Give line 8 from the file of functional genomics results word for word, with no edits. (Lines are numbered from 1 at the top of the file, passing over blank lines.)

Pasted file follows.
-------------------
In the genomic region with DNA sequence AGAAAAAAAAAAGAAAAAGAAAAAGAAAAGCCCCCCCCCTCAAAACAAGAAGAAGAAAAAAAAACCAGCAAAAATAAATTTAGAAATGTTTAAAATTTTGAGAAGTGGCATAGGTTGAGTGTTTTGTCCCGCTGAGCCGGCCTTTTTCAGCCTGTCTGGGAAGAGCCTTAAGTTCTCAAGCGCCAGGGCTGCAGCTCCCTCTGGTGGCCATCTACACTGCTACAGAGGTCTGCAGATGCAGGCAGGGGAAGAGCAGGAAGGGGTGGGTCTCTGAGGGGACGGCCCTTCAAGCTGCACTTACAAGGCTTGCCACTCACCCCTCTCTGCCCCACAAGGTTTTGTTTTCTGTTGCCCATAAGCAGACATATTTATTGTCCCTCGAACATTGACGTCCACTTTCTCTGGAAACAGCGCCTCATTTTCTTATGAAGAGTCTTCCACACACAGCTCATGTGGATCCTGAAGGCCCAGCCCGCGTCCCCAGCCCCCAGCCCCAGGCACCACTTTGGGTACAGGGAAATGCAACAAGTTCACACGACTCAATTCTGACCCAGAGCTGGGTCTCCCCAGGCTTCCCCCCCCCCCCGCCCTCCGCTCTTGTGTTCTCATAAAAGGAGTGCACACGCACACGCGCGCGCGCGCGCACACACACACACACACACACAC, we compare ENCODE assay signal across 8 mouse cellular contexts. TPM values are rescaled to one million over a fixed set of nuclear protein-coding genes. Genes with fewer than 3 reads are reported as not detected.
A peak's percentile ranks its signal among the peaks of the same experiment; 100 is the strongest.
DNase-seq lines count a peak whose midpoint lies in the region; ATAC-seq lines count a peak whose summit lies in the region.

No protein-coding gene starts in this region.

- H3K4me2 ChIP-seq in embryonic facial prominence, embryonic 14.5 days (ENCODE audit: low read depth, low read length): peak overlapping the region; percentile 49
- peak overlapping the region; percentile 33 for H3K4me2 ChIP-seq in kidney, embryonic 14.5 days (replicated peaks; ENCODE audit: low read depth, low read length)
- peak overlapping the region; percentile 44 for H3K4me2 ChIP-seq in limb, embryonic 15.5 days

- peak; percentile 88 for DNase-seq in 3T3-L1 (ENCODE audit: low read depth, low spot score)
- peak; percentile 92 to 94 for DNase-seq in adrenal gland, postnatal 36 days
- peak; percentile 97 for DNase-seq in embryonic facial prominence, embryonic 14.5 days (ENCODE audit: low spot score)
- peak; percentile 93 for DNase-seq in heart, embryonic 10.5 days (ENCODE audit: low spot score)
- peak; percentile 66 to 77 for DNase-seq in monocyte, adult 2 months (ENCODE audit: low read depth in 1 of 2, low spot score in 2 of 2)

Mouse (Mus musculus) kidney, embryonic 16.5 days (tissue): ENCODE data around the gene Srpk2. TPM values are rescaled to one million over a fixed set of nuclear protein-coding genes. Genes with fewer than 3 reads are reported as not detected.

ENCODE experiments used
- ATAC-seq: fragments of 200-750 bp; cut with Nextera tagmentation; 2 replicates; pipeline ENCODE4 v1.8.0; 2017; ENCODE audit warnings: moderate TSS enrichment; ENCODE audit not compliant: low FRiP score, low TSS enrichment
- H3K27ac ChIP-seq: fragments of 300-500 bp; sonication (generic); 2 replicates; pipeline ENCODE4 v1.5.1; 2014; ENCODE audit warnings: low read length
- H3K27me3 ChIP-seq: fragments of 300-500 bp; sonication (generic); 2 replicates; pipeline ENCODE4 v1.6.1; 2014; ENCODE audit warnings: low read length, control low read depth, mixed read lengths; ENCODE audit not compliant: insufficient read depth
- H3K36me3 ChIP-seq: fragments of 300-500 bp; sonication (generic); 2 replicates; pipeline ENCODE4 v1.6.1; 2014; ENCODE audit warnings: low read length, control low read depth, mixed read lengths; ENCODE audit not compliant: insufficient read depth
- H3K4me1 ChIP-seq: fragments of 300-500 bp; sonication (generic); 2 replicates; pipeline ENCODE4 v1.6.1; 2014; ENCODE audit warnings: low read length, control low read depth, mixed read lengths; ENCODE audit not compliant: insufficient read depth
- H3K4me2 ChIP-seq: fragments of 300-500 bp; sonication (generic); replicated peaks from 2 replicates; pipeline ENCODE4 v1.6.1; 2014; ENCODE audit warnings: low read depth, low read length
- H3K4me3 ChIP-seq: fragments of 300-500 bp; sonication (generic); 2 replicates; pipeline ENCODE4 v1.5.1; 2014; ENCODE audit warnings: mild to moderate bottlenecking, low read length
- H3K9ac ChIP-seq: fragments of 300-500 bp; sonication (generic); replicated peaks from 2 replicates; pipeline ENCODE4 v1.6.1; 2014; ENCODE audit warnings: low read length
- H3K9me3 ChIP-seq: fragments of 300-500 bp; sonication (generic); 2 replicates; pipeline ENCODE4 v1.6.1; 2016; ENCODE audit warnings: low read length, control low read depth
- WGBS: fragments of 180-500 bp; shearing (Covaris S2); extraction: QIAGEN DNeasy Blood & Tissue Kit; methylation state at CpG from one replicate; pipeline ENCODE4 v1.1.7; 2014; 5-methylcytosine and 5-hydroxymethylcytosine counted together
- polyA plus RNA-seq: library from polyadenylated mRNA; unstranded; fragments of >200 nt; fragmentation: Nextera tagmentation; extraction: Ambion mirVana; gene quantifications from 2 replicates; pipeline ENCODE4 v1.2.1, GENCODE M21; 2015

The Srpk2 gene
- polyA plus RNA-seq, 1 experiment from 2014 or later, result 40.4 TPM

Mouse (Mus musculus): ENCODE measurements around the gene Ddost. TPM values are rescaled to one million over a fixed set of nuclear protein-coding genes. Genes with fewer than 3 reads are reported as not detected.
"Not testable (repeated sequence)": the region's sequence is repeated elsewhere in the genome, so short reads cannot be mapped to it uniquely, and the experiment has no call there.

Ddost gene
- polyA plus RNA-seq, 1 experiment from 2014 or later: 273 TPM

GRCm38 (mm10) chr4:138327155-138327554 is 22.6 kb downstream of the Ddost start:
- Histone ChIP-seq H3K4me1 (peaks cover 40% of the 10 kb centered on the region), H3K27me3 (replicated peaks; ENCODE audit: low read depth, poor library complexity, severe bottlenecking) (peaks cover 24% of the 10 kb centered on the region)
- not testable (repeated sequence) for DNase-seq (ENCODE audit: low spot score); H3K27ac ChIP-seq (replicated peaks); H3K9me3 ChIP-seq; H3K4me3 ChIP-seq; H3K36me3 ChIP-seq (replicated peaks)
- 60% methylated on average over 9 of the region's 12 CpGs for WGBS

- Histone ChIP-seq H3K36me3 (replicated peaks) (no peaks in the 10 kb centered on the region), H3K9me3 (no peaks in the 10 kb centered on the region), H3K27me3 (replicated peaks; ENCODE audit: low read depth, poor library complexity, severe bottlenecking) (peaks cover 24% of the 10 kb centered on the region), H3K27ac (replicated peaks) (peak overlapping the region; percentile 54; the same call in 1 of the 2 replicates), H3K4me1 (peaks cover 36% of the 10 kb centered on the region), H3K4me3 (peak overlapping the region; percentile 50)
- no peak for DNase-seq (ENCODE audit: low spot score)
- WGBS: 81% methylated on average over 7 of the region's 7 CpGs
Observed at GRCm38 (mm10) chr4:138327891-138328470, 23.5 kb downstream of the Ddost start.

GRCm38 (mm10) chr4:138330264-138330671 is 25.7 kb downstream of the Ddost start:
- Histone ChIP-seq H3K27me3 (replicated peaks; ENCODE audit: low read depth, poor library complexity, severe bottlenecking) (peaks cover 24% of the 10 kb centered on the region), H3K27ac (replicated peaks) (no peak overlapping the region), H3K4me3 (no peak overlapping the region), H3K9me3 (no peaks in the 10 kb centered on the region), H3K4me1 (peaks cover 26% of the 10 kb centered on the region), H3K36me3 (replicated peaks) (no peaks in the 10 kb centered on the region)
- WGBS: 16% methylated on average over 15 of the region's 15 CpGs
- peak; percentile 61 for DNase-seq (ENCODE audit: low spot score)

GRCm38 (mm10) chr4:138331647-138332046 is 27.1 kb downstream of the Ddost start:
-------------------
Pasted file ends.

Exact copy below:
- peak; percentile 88 for DNase-seq in 3T3-L1 (ENCODE audit: low read depth, low spot score)